Readers made interesting comments on my earlier article, ‘Militancy or a tribal backlash’ (August 15-16). Some welcomed it as “a sane voice” while others said it was a “naive analysis”. It wasn’t unexpected. However, I felt vindicated, frankly speaking, when General David Petraeus, the top US commander in Afghanistan, conceded in a recent interview that they were faced with a “Pashtun insurgency” in Afghanistan. The Afghan insurgency cannot and should not be seen in isolation. On either side of the Durand Line, I believe, it’s the same madding insurgency, fuelled by a sense of togetherness, common tribal ethos and clanship.
There’s no denying the fact that religious extremists and jihadists are also cashing in on this anti-government sentiment in the region. The recent surge in US drone strikes in tribal regions resulted in a deadly reprisal: a series of suicide attacks across the country. But one reader commented that suicide blasts hardly looked like tribal tactics.
And to that my question would be why? Why can’t a suicide attack be a tribal tactic as well? Suicide attacks are equated somewhat wrongly with Islamic extremism and militancy. Why? Perhaps because Muslim, not Islamic, militants made much use of this asymmetric warfare tactic in recent years. Or perhaps people believe only Muslims can kill themselves for a purported Islamic cause. They are mistaken and this is a myopic view.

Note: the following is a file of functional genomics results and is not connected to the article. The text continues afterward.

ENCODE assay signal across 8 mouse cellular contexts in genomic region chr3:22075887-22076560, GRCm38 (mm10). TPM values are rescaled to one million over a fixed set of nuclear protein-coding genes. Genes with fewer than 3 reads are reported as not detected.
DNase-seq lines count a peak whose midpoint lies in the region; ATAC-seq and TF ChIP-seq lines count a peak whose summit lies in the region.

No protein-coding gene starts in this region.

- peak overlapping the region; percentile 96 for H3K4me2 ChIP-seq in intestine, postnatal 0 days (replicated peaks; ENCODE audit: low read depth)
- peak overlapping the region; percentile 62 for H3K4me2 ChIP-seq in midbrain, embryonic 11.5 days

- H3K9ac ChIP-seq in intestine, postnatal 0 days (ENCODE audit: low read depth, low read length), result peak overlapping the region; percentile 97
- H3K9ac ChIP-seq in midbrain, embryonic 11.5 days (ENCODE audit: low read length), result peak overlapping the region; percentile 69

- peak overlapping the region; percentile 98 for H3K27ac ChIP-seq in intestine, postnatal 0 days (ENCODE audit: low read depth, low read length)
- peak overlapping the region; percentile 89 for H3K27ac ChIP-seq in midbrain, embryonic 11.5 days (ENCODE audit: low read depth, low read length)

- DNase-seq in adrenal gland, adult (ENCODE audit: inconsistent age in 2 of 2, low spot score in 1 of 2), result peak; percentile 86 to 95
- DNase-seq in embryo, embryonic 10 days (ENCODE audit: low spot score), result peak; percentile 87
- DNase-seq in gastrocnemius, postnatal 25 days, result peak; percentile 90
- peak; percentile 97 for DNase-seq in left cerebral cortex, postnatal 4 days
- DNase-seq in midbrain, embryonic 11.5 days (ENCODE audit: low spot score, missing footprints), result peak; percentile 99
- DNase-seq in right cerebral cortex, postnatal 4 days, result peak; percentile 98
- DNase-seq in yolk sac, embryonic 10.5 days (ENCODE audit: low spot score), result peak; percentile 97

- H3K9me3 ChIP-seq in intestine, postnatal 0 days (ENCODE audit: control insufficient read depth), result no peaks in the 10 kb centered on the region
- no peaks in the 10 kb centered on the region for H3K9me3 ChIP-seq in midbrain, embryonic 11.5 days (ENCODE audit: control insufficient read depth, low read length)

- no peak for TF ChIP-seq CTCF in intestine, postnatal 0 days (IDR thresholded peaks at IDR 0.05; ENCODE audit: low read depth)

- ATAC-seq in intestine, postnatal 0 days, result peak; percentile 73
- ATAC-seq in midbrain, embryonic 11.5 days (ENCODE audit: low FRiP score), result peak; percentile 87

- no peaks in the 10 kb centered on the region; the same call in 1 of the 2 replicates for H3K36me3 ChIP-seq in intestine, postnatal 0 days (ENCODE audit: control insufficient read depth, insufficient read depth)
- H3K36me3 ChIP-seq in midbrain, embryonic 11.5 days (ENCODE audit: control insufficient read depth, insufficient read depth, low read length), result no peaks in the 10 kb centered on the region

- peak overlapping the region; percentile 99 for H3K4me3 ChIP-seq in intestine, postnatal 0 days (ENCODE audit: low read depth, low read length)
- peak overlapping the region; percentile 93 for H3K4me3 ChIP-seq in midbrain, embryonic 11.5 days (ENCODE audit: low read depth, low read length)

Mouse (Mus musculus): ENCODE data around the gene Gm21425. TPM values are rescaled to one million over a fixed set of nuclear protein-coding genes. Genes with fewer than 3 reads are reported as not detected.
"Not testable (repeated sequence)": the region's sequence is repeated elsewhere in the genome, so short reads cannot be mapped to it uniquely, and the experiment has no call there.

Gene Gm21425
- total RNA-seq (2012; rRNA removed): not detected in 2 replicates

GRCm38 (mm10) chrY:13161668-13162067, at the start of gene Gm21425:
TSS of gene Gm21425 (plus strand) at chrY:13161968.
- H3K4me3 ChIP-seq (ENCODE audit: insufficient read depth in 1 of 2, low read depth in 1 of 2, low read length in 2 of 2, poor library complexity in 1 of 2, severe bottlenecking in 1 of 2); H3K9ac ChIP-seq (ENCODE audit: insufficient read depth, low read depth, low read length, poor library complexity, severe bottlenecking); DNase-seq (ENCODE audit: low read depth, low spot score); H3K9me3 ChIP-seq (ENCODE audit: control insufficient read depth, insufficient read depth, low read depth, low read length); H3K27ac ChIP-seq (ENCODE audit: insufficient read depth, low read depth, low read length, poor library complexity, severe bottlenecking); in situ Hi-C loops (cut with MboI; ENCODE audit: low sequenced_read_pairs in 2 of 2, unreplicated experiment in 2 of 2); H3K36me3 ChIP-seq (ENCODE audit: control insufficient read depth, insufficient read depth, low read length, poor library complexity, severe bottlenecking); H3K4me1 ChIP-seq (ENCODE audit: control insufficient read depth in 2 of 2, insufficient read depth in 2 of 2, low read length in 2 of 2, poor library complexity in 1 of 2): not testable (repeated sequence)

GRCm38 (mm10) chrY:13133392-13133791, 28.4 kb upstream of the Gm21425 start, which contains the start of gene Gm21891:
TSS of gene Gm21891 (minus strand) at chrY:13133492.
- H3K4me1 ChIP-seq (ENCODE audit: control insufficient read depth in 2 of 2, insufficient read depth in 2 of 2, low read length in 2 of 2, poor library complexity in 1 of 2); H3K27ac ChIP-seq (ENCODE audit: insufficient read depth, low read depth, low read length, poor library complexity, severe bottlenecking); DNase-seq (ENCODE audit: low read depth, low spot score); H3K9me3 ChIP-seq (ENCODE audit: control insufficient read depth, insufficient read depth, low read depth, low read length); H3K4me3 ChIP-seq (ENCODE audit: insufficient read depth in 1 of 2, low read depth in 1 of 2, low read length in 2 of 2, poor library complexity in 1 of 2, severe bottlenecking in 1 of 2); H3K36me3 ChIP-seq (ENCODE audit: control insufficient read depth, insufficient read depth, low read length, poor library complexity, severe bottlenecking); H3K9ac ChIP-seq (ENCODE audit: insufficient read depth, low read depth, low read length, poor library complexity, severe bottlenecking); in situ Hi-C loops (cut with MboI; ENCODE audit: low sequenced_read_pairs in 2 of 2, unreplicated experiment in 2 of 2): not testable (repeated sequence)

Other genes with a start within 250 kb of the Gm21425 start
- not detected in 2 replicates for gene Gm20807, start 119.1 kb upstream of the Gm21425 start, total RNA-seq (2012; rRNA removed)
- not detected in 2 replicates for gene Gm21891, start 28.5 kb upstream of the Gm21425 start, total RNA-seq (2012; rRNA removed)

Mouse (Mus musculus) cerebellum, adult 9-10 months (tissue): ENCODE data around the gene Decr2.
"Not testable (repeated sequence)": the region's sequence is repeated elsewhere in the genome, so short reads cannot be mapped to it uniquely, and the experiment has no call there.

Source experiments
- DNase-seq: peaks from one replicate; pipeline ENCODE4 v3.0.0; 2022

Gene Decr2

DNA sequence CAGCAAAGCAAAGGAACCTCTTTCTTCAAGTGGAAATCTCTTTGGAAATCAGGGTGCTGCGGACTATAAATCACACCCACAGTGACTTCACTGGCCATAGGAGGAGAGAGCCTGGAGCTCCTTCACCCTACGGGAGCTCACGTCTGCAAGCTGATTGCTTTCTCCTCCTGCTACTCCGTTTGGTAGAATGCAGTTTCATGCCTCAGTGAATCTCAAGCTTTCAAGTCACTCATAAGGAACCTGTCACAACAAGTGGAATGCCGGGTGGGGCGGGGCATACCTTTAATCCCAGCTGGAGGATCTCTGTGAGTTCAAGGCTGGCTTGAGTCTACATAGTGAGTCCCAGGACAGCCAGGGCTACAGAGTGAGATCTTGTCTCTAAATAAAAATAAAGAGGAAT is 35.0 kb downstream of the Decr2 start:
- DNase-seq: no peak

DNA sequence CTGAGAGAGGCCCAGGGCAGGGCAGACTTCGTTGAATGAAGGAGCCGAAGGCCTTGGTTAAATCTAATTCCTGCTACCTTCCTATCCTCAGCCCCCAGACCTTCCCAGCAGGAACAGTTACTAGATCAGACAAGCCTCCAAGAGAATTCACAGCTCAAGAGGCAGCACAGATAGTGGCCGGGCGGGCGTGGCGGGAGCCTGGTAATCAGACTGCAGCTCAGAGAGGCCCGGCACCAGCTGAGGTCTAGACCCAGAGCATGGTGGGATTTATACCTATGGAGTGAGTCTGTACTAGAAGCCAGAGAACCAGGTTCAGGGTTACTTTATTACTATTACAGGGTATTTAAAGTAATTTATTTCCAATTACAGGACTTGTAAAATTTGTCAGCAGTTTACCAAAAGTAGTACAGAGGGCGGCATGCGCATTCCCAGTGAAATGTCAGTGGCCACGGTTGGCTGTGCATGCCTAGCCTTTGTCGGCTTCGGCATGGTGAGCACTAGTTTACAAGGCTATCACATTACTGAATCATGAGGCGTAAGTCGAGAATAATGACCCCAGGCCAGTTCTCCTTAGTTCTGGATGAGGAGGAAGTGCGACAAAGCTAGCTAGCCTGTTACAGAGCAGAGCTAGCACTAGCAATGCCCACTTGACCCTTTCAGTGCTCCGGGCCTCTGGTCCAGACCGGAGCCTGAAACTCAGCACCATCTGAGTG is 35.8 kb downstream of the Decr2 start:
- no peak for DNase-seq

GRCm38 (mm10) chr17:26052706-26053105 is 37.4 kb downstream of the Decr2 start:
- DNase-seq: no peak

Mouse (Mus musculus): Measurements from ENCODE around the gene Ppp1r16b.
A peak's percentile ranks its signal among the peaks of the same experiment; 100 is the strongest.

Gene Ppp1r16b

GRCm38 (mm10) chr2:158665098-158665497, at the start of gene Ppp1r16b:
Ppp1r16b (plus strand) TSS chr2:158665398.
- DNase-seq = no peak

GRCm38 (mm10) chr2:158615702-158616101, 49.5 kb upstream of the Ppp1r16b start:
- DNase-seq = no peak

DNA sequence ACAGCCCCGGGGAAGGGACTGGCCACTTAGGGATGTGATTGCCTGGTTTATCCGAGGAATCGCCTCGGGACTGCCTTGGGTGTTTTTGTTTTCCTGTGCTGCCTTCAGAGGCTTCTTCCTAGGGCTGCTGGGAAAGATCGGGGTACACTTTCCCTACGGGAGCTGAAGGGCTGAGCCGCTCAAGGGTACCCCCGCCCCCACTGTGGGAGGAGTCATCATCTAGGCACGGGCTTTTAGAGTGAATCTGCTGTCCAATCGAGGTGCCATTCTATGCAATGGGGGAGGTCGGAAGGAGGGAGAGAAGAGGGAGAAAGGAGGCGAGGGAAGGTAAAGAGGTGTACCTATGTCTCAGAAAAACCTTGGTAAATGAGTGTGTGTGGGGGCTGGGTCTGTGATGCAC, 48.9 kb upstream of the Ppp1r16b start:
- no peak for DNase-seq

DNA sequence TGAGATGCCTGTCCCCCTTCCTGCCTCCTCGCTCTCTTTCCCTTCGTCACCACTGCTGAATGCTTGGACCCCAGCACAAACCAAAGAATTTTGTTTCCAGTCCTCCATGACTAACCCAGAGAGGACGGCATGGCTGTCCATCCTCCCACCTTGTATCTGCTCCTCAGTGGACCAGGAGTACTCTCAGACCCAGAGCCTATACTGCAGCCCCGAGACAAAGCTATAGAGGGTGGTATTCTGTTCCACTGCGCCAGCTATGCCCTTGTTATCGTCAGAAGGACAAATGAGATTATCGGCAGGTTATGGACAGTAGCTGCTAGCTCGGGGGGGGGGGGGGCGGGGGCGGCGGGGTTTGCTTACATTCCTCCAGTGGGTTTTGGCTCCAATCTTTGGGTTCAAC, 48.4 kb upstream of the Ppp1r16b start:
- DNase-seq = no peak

Some western experts claim that “suicide bombers are lured by promises of pleasure in the afterlife, financial stability for their families and eternal martyrdom”. This is a generalisation. Though some hard-line clerics do condone suicide attacks as a war tactic, they are a small minority, on the fringes, with their own contorted view of religion. Islam does not allow suicides under any circumstances. And most mainstream Islamic scholars have no qualms in putting that view across. Even in times of war, Islam forbids harming non-combatants and even trees and crops.
Needless to say Japanese Kamikazes, the architect of suicide attacks, were not Muslims. Nor were the Nazis who had planned ‘selbstopfer’ attacks on high-value enemy targets, albeit the plan never materialised. And also suicide attacks weren’t always used as a war tactic. The Liberation Tigers of Tamil Eelam (LTTE) in Sri Lanka, the Kurdistan Workers’ Party in Turkey, Hezbollah, Hamas and Islamic Jihad in the Middle East and Gama’a Islamiyya in Egypt used suicide attacks as a political tactic to further their agendas. In all these cases, suicide attacks were used by the weaker party as it could not fight the enemy with comparable military might. Suicide attacks became the ‘weapon’ of choice for insurgent groups the world over because they are inexpensive, simple and make a strong psychological impact. Equating suicide attacks with Islam is plain wrong. It’s a political tactic and not necessarily used for Islam or a purported Islamic cause.
Published in The Express Tribune, September 8th, 2010.
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